Genome editing in plant biotechnology - a science based legal analysis of regulatory problems
Researchers from the University of Passau reconsider from scratch the EU’s regulatory framework for genetically modified organisms (GMOs) in view of the latest biological insights into genome editing techniques, for example CRISPR/Cas9.
Genome editing allows for highly accurate, site-specific, efficient, and speedy alterations of the genome. Hence, the process of plant breeding becomes more time- and cost-efficient.
Crucially, genome editing enables the development of mutant plants which, in the end, cannot be distinguished from conventionally bred plants. This holds true, however, only if the mutations are not larger than approximately 20 base pairs.
However, there is still a substantial lack of experience with regard to plant breeding through genome editing. Accordingly, the assessment of potential risks to human health and the environment is still in its infancy.
The EU’s regulatory framework for GMOs
The current GMO framework dates back to the beginning of the 1990ies. Newly developed plant breeding techniques challenge the current framework’s applicability, consistency and completeness. Researchers from the University of Passau examine these techniques and review the EU’s regulatory framework. They work closely together with researchers in the field of molecular biology: The Department of Biochemistry at the University of Erlangen-Nuremberg is also involved.
Applicability: the 'GMO' definition
Since about 2006 scientific expert committees discuss the problem whether plants derived from genome editing techniques or other highly innovative genetic alteration techniques fall within the ambit of the current 'GMO' definition. It is only recently that legal scholars have taken up the problem. Still, there is no study, much less a monography, which comprehensively covers all genome editing techniques and all relevant regulatory aspects associated with genome editing. What is more, the most fascinating genome editing technique, i.e. CRISPR/Cas9, was developed only in 2012.
The European public in general, and the German public in particular, are highly skeptical of GMOs. Accordingly, the regulatory status of such plants is decisive for consumer acceptance and has serious repercussions on both the seed industry and on research and development (R&D) as well as on agriculture. If plants derived from genome editing techniques had to be classified as 'GMOs', these plants would also fall under the EU’s new opt-out directive of 2015, which allows member states to restrict or prohibit the cultivation of GMOs under certain conditions.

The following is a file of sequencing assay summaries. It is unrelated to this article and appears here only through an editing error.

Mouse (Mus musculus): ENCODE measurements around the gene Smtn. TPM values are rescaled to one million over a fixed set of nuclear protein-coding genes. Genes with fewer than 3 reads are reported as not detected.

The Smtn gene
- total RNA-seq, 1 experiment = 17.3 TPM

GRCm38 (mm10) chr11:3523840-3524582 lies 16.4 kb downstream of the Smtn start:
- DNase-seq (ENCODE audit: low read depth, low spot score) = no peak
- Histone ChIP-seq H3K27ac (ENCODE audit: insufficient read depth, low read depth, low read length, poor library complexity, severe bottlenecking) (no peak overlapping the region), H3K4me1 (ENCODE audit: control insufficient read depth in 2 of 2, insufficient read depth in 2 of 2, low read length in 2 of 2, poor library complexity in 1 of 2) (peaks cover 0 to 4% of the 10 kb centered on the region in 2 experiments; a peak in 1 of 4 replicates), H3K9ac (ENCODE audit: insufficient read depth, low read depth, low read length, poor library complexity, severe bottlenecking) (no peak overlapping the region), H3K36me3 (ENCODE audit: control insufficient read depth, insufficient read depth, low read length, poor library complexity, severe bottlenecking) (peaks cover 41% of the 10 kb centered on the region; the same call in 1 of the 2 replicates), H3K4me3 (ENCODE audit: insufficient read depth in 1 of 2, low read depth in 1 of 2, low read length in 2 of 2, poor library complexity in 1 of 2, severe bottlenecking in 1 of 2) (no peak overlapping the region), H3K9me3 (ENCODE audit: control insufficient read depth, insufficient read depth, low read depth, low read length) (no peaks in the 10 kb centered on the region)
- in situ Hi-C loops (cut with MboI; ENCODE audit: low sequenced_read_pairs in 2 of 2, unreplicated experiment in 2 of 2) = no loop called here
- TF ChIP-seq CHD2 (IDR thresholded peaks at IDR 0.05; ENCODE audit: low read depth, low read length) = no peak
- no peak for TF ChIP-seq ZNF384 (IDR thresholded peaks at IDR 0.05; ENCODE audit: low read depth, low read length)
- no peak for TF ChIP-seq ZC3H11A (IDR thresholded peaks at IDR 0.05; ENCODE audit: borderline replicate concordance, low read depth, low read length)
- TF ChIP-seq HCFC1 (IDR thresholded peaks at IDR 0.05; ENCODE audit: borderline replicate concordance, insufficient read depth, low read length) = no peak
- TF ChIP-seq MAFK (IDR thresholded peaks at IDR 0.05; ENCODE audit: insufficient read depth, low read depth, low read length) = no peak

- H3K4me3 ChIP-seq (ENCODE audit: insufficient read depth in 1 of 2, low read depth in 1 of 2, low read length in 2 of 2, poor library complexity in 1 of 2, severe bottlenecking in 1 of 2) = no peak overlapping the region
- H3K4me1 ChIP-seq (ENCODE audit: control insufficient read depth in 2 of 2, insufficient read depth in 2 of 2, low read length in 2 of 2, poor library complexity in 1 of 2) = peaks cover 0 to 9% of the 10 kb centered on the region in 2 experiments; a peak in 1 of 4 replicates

Gaps and inconsistencies: realignment of the regulatory framework
The call for a fundamental realignment of the regulatory framework for innovative plant breeding is all the more convincing if the current developments in modern plant breeding techniques evidence that what matters for regulatory purposes is not the 'process' applied to produce new characteristics but the 'product' as such exhibiting the novel traits. The charm of a product based approach is that there will be no need to decide ad hoc in each case of a newly developed breeding ‘process’, whether organisms derived therefrom are covered by the regulatory framework.
The expected results of the project will be in essence:
- the determination of the regulatory status of plants derived from genome editing
- the identification of intolerable gaps and inconsistencies within the EU’s current legal framework and recommendations for possible amendments to fill these lacunae or rectify any inconsistencies
- the conceptualization and design of a novel EU regulatory framework, ideally based on what is called the 'product approach', taking into account best regulatory practices of other States and requirements under world trade law.
Prof. Dr. Hans-Georg Dederer, holder of the Chair of Constitutional and Administrative Law, International Public Law, European and International Economic Law at the University of Passau, is principle investigator of the project. Prof. Dr. Uwe Sonnewald, holder of the Chair of Biochemistry at the Friedrich-Alexander-University Erlangen-Nürnberg, is scientific advisor providing expertise in the fields of plant biology and biotechnology. The Federal Ministry of Education and Research (BMBF) supports the project.
The project heavily and constantly relies on scientific expertise provided by the Scientific Advisor and his assistant.
|Principal Investigator(s) at the University
|Prof. Dr. Hans-Georg Dederer (Lehrstuhl für Staats- und Verwaltungsrecht, Völkerrecht, Europäisches und Internationales Wirtschaftsrecht)
|01.10.2016 - 31.01.2020
|Source of funding
BMBF - Bundesministerium für Bildung und Forschung
|Rechtswissenschaften, Biotechnologie (f. Biologen), Physiologische Chemie (Biochemie), Biotechnologie (techn. Verfahren), Rechtswissenschaften, Biochemie, Biochemie und Biophysik der Pflanzen